It is recommended that selection of a marine reserve site or sites along the coast of Abel Tasman National Park recognizes differences in community structure both between and within limestone and granite substrata.
1. The possible impacts of abstraction of water from streams and rivers in the UK have generated concern in conservation bodies.
2. This paper examines the feasibility of using biotic scores and predictions from the computer-based RIVPACS system to assess the effects of abstractions on benthic fauna.
3. Control and ‘impacted’ sites on 22 rivers which experienced abstractions for hydroelectric power generation, supply of drinking water (either directly or through groundwater abstraction), spray irrigation and fish farming, were examined.
4. The ratios of observed to predicted biotic scores and comparison of observed fauna with that predicted by RIVPACS were used to assess the biological quality of the sites.
5. Only 11 of the 51 sites on the 22 rivers showed signs of reduced environmental quality. These included eight sites on a small lowland stream which receives run-off from fertilized agricultural land and is subject to spray irrigation; two sites on upland streams which had experienced severe spates prior to our survey and a small chalk stream, the Pang.
6. Discharge, baseflow, substrate and altitude were factors which explained most of the variation in faunal parameters such as biotic score, numbers of species, numbers of families and total abundance.
7. The main conclusions of the study are that upland streams did not appear to suffer adverse effects as a result of abstraction whereas lowland streams appeared to be more degraded, but with the exception of the Pang this could not necessarily be attributed to abstraction.
8. Biotic scores with RIVPACS cannot be used to set ‘minimum ecological flows’ but can be used either directly, to assess site-quality and to identify areas of concern which may or may not be related to abstraction; or indirectly, by reference to the RIVPACS data-base to assess the conservation interest of invertebrate assemblages.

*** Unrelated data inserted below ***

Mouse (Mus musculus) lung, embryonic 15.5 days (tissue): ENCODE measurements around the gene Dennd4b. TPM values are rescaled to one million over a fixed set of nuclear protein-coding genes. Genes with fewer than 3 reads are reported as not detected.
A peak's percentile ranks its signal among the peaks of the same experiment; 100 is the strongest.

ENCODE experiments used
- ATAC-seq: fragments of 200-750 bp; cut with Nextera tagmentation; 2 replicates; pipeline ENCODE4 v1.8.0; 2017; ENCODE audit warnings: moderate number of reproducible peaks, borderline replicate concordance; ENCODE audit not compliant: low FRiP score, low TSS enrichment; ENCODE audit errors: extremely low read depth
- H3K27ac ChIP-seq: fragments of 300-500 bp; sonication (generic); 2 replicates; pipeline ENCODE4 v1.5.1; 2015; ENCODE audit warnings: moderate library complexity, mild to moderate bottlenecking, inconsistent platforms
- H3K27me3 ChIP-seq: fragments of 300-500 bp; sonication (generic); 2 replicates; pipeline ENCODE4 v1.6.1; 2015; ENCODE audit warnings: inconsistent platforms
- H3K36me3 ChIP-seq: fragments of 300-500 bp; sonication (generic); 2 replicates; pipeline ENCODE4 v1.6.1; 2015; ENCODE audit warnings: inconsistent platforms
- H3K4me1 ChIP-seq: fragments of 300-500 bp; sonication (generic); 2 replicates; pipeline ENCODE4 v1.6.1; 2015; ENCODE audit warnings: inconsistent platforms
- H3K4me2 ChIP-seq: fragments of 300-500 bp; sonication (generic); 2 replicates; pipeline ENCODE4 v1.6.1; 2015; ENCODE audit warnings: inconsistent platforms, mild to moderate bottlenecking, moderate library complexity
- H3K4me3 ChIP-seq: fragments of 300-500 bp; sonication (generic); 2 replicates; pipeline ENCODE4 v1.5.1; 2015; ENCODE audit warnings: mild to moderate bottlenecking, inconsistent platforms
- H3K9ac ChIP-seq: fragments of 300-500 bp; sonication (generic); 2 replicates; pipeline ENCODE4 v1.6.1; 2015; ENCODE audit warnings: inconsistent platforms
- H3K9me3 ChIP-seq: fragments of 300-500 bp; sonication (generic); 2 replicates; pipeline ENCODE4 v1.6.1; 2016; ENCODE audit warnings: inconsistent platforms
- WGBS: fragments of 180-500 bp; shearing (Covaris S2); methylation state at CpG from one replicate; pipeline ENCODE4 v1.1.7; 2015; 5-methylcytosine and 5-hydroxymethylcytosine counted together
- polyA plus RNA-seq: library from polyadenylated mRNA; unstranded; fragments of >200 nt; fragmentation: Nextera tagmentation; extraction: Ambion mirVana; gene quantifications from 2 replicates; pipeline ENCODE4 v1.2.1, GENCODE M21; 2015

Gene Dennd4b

1. Smaller members (< 10 mm) of the sediment-surface macrobenthos of Nanozostera capensis meadows across 9 km(2) of the marine Outer Basin of the Knysna estuarine bay (Garden Route National Park, Western Cape, South Africa) were investigated at a series of 24 stations. 2. Ordination (nMDS) disclosed the existence of five clusters of stations related to degree of exposure. Relatively sheltered stations were dominated by two endemic species of deposit-feeding microgastropod, and they supported significantly higher macrobenthic densities but lower species diversity and less evenness than relatively exposed stations. The latter were dominated by polychaetes and also possessed more suspension feeders, equivalent to more open seagrass beds in other latitudes. Species richness per station, however, was relatively constant across the whole basin. 3. The smaller benthic macrofauna, totalling 82 species, was found to include several animals (< 5 mm) hitherto unknown from the region, including one gastropod genus (Cornirostra) not previously known from Africa. 4. Species were patchily distributed across all scales from 1 m to > 1 km, but variance partitioning showed components of total variance to decrease with increasing spatial scale: sample (46.5%), station (30.0%), site (23.5%). 5. These findings are discussed in relation to conservation site selection in rich but faunistically heterogeneous seagrass beds that are impacted by bait collection or other human disturbance. Copyright (C) 2010 John Wiley & Sons, Ltd.
1) Boat surveys were conducted between 2002 and 2005 to study bottlenose dolphins living in the 400 km2 Amvrakikos Gulf, western Greece. During 116 survey days, 4705 km of total effort resulted in the individual photo-identification of 106 animals, through long-term natural markings on their dorsal fins. 2) Mark–recapture analyses based on the Mth model provided estimates of 82 marked individuals in 2003 (95% CI=80–91), 92 in 2004 (95% CI=86–108) and 98 in 2005 (95% CI=94–110). To include the unmarked portion of the population, the proportion of unmarked individuals was computed based on the number of photographs of marked and unmarked dorsal fins. The mean proportion of unmarked animals in the population was 0.338 (95% CI=0.288–0.389). By adding this to the estimate for marked animals in 2005, considered as the most robust, a total population estimate of 148 individuals (95% CI=132–180) was obtained. 3) Dolphin encounter rates in 2003–2005 did not show significant variations, and averaged 7.2 groups per 100 km or 72.5 individuals per 100 km. Encounter rates within the Gulf were about one order of magnitude greater than those found for bottlenose dolphins in nearby eastern Ionian Sea coastal waters. 4) Mean dolphin density in the Gulf was 0.37 animals km−2. This relatively high density, together with high levels of site fidelity shown by most individuals, was thought to be related primarily to prey availability, particularly of epipelagic schooling fish. 5) The importance of the semi-closed Amvrakikos Gulf for bottlenose dolphins and other threatened species encourages the adoption of measures aimed to conserve its valuable ecosystems and raise the naturalistic profile of the area, while promoting environment-conscious development. Meaningful action includes restoring natural hydrology (e.g. freshwater input from rivers), curtailing pollution from various sources, responsible fisheries and aquaculture management, and control of illegal fishing. Interactions between dolphins and fisheries also deserve careful quantitative investigation.